Let’s take a look at the current situation to see if CIBC deserves to be in your portfolio.
CIBC reported record Q1 2016 earnings of $1 billion. Earnings per share came in at $2.55, up 8% compared with the same period last year. Revenue rose 6% and return on equity for the quarter was an impressive 19%.
The company’s retail and business banking operations drove most of the growth with adjusted net income in the group rising 12% compared with Q1 2015. Deposits rose 8%, as did mortgages. Business credit increased 12%.
Adjusted net income in the wealth management operation fell 7.5%, and the capital markets group saw net income decline about 7%. Both groups struggled with challenging market conditions in the quarter.
Overall, the quarter was decent, but CIBC is relying heavily on new Canadian mortgages to drive growth.
The oil rout and sky-high housing prices have some investors concerned the Canadian banks are going to take a big hit.
CIBC finished Q1 2016 with $18.7 billion in direct oil and gas exposure, of which $6.9 billion is drawn. The company says 74% of the loans are considered investment grade.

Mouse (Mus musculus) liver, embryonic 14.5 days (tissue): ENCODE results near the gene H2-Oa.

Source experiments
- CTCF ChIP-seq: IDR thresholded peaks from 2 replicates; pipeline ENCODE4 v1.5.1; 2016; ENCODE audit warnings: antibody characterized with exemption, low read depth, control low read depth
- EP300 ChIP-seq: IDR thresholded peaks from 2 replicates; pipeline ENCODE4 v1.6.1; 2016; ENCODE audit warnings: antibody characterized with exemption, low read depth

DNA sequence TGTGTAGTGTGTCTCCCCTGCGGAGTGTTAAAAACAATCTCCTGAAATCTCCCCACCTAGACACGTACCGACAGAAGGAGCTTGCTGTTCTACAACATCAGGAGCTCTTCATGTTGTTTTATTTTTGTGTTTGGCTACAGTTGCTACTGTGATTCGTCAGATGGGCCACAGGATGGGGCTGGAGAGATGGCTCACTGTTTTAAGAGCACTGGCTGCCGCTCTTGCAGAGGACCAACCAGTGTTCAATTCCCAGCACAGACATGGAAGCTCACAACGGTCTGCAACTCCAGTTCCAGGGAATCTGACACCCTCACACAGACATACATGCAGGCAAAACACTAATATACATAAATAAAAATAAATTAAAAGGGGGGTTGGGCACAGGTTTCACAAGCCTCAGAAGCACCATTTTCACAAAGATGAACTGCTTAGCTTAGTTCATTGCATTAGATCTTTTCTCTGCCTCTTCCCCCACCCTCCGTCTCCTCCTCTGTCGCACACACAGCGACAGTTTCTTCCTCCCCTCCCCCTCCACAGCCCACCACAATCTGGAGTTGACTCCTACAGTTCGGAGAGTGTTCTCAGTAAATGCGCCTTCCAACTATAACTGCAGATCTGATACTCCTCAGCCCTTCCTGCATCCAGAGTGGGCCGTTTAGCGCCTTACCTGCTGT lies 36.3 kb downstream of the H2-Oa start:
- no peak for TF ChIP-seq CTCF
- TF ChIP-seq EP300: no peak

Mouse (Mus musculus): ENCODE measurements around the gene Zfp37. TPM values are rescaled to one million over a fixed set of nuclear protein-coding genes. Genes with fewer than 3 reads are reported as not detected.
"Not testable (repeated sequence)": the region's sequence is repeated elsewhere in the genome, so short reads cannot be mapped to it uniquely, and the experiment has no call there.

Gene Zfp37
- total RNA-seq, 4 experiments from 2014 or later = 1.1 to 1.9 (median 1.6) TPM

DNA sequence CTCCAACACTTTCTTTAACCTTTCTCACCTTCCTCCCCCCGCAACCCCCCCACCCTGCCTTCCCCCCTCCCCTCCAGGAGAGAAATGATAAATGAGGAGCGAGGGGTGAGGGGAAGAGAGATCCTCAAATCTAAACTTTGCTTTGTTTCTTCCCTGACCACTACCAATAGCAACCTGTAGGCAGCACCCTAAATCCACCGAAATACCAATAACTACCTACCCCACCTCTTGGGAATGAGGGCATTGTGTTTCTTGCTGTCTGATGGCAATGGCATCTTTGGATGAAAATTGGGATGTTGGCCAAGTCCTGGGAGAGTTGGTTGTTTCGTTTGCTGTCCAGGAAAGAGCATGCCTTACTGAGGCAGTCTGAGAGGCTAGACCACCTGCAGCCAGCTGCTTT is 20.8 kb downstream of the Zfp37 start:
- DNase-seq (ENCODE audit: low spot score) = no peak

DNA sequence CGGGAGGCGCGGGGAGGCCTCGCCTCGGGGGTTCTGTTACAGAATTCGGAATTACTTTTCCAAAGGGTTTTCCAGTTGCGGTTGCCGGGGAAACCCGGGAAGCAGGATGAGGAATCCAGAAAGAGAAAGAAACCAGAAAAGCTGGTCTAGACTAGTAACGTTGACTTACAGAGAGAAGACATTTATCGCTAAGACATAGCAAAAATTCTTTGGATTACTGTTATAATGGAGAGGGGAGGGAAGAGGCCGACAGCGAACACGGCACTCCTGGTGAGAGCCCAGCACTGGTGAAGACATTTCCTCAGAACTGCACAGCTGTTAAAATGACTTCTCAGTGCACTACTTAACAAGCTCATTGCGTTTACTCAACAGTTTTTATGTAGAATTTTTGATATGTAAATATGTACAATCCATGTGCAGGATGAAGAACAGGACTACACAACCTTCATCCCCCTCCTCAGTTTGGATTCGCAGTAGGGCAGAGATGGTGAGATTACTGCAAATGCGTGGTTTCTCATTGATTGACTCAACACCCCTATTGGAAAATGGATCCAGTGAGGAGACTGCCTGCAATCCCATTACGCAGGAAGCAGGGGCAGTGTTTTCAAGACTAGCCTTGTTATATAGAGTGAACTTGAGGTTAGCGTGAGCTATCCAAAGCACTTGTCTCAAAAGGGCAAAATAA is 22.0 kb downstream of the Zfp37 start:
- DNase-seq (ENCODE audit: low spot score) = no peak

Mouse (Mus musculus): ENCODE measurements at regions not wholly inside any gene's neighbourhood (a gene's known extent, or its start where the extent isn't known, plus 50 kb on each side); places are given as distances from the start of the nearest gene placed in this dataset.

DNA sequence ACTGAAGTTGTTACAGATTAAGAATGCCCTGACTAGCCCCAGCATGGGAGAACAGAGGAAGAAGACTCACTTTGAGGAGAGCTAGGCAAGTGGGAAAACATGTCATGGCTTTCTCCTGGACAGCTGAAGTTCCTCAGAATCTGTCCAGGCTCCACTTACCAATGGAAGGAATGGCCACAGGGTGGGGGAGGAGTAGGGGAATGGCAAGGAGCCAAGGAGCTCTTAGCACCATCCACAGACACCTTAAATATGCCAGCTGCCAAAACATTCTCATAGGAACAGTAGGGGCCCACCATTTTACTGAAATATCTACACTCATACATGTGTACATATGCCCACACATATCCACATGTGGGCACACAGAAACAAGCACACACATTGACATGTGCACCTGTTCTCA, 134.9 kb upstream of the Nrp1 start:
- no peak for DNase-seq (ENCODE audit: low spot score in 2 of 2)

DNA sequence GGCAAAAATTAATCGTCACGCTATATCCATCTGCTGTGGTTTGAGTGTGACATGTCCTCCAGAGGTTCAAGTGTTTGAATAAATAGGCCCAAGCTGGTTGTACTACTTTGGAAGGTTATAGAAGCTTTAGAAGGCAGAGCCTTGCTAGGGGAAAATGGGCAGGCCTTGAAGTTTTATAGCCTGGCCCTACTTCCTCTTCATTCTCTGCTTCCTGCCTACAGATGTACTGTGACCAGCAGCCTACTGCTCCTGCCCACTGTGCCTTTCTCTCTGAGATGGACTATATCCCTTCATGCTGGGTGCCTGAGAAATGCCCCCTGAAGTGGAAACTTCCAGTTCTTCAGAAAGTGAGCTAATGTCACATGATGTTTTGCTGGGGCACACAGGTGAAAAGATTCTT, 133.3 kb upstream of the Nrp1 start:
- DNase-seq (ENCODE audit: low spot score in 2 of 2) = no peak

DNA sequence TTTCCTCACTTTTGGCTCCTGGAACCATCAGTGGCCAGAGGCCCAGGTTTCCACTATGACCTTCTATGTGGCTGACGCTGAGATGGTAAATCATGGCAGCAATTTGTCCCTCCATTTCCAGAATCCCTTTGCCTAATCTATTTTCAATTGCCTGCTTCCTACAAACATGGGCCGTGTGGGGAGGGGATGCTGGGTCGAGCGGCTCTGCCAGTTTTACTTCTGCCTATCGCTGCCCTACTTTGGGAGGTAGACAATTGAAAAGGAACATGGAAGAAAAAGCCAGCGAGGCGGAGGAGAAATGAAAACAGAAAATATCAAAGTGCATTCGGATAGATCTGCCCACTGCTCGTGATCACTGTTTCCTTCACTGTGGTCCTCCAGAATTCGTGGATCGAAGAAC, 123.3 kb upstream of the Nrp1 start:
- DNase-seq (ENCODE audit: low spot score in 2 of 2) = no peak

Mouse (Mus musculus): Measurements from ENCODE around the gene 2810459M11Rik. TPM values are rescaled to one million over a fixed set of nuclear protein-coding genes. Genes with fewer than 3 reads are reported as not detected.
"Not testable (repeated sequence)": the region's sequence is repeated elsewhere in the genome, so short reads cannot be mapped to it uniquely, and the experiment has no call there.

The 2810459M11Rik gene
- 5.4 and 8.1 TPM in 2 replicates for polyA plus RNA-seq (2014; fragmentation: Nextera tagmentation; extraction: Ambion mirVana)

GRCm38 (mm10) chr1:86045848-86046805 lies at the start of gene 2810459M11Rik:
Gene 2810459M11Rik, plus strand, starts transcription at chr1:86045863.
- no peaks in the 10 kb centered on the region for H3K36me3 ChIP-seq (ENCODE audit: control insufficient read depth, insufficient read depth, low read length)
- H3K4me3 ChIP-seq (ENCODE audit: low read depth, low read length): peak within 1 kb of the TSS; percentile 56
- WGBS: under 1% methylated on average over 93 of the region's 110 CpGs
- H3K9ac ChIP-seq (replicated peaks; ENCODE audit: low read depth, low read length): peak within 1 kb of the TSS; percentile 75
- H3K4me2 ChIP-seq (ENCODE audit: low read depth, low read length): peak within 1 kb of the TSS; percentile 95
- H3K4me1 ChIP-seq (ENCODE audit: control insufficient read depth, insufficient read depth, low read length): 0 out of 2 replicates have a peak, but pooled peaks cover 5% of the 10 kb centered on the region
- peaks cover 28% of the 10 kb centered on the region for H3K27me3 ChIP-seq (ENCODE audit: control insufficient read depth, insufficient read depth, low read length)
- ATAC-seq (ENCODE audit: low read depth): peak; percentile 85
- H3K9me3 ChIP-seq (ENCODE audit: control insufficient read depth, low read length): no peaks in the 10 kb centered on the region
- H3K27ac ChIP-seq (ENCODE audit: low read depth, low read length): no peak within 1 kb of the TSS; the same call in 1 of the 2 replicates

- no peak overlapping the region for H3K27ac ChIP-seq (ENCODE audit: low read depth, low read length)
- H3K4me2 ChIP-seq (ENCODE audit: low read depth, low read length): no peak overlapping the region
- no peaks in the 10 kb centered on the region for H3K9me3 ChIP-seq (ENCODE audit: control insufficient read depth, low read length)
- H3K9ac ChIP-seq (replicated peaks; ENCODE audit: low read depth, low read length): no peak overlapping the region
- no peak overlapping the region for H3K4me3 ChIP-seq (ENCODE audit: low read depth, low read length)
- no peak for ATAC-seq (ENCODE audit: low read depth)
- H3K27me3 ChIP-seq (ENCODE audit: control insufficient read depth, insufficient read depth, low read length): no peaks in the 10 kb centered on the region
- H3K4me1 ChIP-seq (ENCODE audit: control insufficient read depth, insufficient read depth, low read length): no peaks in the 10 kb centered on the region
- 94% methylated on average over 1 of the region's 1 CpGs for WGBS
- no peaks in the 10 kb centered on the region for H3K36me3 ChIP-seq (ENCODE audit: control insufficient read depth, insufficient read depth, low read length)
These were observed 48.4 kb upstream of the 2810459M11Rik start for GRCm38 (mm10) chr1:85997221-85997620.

On the housing side, the company ended Q1 with a Canadian residential mortgage portfolio of $166 billion. The uninsured component represents 39% of the portfolio, and the loan-to-value ratio on those loans was 59%.
Based on its size, CIBC relies more on energy and housing loans than its peers. The majority of the energy exposure is considered high quality, and the mortgage portfolio looks reasonably safe, so there shouldn’t be too much concern as long we don’t see a material deterioration in the two sectors.
CIBC recently raised its quarterly dividend by three cents to $1.18 per share. That translates into a solid 4.7% yield at the current stock price. The company has raised the payout aggressively over the past five years after holding it steady through the financial crisis.
Should you buy?
The company’s fortunes are heavily connected to the Canadian economy, so another downturn in oil prices or a bursting of the housing bubble would hit CIBC harder than its peers.
The dividend yield is certainly attractive, and the company continues to put up great numbers, but I think holding CIBC in the mid-term carries more risk than owning the other banks. With the stock is trading near its 12-month highs, I would wait for a better entry point.